New research published in the British Medical Journal may provide some relief and assurance to oral birth control users: The pill is not associated with long-term risk of death, compared to those who have never used birth control.
On an even more positive note, birth control users also had significantly lower rates of death from all cancers than non-users.
Using data from the Royal College of General Practitioners’ Oral Contraception Study, researchers observed 46,112 women in the United Kingdom for 39 years. The average age of the participants was 29, and most were married and Caucasian. Smoking habits, social class, and medical history were also recorded.
At the completion of the study, researchers found that while women 30 years and younger who took the pill had a three-fold greater rate of any death than those who never used oral contraceptives, women ages 50 and up had significantly lower death rates. Among users, researchers also found significantly lower rates of death from a variety of cancers, including uterine, ovarian, and bowel cancers. They also had lower rates of death from heart disease or stroke.
One odd (and unexplained) finding of the study: Women who took the pill at some point in their lives were more likely to die from violent or accidental deaths.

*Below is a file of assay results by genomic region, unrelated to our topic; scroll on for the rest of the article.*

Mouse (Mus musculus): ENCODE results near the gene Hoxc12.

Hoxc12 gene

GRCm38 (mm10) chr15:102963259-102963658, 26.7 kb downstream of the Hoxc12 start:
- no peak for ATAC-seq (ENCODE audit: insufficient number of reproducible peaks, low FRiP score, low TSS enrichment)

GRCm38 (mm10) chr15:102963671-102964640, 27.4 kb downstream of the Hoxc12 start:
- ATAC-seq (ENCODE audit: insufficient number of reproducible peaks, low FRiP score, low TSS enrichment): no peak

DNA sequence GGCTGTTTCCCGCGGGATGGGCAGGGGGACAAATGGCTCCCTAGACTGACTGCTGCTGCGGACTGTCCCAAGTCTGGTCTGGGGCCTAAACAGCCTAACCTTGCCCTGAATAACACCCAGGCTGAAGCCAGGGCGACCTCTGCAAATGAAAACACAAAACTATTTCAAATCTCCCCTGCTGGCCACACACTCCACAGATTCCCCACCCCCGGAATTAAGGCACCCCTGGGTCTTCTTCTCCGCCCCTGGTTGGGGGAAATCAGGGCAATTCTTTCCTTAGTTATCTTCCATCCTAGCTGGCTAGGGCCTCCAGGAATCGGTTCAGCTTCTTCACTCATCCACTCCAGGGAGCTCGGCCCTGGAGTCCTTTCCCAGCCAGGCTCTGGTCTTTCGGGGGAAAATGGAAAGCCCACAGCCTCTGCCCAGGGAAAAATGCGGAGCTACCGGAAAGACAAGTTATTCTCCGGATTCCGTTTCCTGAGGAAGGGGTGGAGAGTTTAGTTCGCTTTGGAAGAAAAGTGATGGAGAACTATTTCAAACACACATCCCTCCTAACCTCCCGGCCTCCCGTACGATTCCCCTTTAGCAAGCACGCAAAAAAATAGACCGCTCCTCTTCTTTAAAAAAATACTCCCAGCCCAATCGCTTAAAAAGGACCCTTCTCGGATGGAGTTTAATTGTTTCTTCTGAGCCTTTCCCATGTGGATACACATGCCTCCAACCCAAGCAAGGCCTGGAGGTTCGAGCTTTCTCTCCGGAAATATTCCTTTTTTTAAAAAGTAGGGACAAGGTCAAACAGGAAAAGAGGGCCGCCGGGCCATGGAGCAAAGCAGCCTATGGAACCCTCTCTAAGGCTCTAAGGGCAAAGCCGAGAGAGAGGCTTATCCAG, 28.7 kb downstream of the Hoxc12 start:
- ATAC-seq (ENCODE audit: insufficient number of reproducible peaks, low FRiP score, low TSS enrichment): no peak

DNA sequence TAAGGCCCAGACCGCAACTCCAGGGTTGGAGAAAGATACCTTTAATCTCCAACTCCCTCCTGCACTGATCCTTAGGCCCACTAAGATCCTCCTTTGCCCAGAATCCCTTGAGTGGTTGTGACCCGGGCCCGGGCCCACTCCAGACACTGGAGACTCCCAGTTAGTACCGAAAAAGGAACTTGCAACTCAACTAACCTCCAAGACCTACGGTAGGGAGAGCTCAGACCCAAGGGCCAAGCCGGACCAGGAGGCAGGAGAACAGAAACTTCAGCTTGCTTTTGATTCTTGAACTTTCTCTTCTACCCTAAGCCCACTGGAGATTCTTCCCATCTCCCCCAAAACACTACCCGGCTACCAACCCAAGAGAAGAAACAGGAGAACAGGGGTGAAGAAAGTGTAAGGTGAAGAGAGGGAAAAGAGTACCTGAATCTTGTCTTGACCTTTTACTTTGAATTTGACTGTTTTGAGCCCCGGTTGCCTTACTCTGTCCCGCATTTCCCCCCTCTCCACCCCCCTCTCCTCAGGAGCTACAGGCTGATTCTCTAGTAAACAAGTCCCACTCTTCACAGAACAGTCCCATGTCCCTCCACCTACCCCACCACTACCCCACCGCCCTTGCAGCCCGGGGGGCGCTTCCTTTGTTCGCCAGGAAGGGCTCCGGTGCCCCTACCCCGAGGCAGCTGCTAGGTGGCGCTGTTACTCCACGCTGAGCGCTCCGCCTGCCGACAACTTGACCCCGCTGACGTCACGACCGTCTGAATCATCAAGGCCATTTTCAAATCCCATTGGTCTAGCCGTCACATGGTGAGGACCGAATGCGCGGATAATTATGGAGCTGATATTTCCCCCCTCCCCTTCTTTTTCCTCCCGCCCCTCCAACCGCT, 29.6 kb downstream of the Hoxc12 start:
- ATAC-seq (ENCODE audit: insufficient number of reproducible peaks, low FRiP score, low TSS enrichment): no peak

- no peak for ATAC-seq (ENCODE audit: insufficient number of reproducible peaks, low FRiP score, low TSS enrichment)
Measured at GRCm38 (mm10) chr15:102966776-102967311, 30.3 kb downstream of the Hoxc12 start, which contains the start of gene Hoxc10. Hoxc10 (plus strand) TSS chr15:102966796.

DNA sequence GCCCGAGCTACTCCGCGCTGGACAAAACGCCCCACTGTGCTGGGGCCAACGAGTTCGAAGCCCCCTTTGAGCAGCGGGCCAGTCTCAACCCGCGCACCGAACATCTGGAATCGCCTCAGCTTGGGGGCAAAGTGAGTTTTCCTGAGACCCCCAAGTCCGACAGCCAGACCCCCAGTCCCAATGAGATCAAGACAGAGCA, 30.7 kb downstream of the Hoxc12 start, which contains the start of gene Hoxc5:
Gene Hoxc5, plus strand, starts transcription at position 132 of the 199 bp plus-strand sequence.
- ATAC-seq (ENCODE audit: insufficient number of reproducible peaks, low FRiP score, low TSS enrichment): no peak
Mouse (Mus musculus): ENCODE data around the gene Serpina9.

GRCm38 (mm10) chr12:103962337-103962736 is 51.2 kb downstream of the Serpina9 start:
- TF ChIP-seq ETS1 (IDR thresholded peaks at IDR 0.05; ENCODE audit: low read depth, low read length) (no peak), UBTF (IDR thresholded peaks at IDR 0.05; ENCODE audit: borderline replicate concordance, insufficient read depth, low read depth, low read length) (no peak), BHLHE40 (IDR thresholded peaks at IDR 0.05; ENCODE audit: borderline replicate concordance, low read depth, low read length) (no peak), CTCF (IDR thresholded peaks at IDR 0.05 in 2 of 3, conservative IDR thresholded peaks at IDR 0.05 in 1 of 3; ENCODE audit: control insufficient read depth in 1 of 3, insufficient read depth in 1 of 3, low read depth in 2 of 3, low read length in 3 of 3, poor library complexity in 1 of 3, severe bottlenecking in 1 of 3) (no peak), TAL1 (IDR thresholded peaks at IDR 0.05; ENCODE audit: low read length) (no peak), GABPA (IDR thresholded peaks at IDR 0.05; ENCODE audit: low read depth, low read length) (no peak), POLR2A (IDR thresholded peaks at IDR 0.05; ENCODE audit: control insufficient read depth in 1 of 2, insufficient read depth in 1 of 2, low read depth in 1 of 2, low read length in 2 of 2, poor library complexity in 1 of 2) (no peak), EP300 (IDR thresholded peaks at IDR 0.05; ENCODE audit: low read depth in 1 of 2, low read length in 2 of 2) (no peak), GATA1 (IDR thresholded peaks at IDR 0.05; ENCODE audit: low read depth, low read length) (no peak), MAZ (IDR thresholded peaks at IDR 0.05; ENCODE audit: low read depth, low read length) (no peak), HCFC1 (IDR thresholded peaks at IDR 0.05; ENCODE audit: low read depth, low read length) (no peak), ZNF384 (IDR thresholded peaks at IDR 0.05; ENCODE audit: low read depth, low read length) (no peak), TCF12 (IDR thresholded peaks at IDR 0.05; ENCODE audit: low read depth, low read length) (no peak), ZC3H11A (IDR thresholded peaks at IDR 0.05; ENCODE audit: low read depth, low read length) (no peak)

Researchers also noted that this study began in 1968, so the type of birth control used by the women may differ from modern contraceptives. “Our findings might not reflect the experience of women using oral contraceptives today, if currently available preparations have a different risk than earlier products,” the study said.
It should also be noted that certain women should not take the pill, depending on their health. It’s recommended that women who get migraine headaches with aura, have blood-clotting disorders, have had serious heart problems, or have liver problems should avoid the pill.
The full study was published in the British Medical Journal.